Long Live The King
In the days of SEO past, the idea of creating content revolved around flooding your onsite copy with targeted keywords. If you had a financial site, you used financial terms as often as possible. If you had a travel site, travel terms were passed across the site. You get the point.
While this worked for a time and gave some success to those who practised it, it left them in the lurch when Google decided that it was unfair and quite simply, wrong. And they acted on it accordingly. Changing their algorithms to pick up on these spammers and consequently punishing them.
And it just isn’t onsite content – making sure your offsite content isn’t considered spam or low quality is equally as important. If you have a link pointing to your insurance site, in an article about belts that sits on a site that themes its content around World War 2 memorabilia, Google is going to become awfully suspicious of your site. Okay, maybe that one link on its own won’t catch the eye of Google, but if you’re willing to build one link like that, then chances are you’re going to have a few more – and this will indeed start waving a big red flag.
It isn’t about how many links you’ve got pointing to your site; it’s about where the links are coming from and the environment surrounding them.
Once people started realising this, or should I say, once Google started effectively policing this low quality content, the phrase ‘content is king’ started flying around.
Now some people may argue, if content is indeed king, then what is the point in SEO? At a fundamental level, this is a valid question. However, what these people, and everyone else for that matter need to realise is that good content IS SEO. It does what it says on the tin. Search Engine Optimisation at a basic level is the process of making your site as respectable as possible in Google’s eyes, and creating great content is a big part of this.
Just recently, Google has again been letting us know how important content is to the success of your site, and have done so by reiterating that user experience is a strong ranking signal. Google want your site to be the best site it can be, and they deem having necessary and informative content on and around your site integral to a quality user experience.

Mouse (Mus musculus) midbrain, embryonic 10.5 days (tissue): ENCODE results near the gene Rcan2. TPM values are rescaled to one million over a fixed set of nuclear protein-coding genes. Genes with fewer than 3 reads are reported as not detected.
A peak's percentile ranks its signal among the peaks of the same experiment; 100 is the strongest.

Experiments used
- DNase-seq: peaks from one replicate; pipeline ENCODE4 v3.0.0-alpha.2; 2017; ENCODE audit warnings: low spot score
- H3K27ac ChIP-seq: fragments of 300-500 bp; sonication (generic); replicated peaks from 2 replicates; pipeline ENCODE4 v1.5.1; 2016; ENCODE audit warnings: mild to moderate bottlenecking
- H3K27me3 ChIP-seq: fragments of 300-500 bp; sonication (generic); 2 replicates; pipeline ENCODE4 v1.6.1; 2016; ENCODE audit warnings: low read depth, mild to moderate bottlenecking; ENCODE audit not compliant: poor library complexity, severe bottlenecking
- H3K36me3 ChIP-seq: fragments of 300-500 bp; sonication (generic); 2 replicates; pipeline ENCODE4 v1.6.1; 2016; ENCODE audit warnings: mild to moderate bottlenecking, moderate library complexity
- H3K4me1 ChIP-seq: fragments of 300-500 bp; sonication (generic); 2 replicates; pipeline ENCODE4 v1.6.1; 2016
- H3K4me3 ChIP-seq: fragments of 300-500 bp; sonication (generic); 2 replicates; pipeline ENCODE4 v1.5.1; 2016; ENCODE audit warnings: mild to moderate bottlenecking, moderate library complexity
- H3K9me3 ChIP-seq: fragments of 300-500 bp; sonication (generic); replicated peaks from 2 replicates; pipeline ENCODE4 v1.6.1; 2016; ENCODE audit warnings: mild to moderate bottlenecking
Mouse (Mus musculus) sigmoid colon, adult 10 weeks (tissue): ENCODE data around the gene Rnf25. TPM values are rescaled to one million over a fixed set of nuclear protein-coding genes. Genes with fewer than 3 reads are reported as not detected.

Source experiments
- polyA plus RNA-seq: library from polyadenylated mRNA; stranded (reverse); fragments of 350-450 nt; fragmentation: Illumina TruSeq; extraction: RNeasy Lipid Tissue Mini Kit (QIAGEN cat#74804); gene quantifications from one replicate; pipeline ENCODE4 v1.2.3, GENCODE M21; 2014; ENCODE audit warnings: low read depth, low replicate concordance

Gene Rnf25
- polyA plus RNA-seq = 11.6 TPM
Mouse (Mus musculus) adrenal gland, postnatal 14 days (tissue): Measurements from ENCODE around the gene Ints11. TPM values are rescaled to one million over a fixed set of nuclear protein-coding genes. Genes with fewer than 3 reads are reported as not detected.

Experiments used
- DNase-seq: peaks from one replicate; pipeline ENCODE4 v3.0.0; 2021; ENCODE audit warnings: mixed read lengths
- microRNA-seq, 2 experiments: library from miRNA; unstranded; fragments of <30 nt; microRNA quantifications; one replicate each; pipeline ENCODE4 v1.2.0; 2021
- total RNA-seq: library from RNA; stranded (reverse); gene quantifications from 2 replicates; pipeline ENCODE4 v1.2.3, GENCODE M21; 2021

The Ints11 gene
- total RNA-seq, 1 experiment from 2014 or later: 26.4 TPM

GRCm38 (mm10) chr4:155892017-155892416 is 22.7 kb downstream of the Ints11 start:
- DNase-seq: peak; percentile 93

They want the users to find what they’re looking for, and as such, want to rank the best sites possible to make sure this happens. If your site has the right content, then you are certainly giving yourself a better chance of ranking highly.
So, we know that high quality content works in favour of your site, but let’s break it down further:
Long tail keywords – while a certain amount of keyword research and careful placement should still be undertaken, by creating the right content for your audience, you may inadvertently set yourself up with some long tails you weren’t even targeting in the first place.
Keeps the site fresh – if you’ve got a piece of useful content, a user may find it and revisit it one, two, maybe three more times, but if your content stays the same, what it offers to the user lessens as time goes by. If you regularly post new quality content, you’re giving the user another reason to come back to the site. Additionally, stagnant sites are low down on Google’s list of favourites.
Sharability – this says it all really. If you are creating relevant, useful and interesting content, whether it be an article, a video, an Infographic - whatever it is, you are increasing your chances of someone linking to it in a pertinent, Google friendly manner. This not only adds value to your link profile, but it also creates brand exposure, which certainly won’t hurt your campaign.
Better user experience – we’ve already covered this, but just to reiterate: the better the content works for your users, the better it works for you.
The phrase ‘content is king’ didn’t materialise out of thin air. The reasons discussed throughout this article have backed it up in no small manner, and I say: long live the king.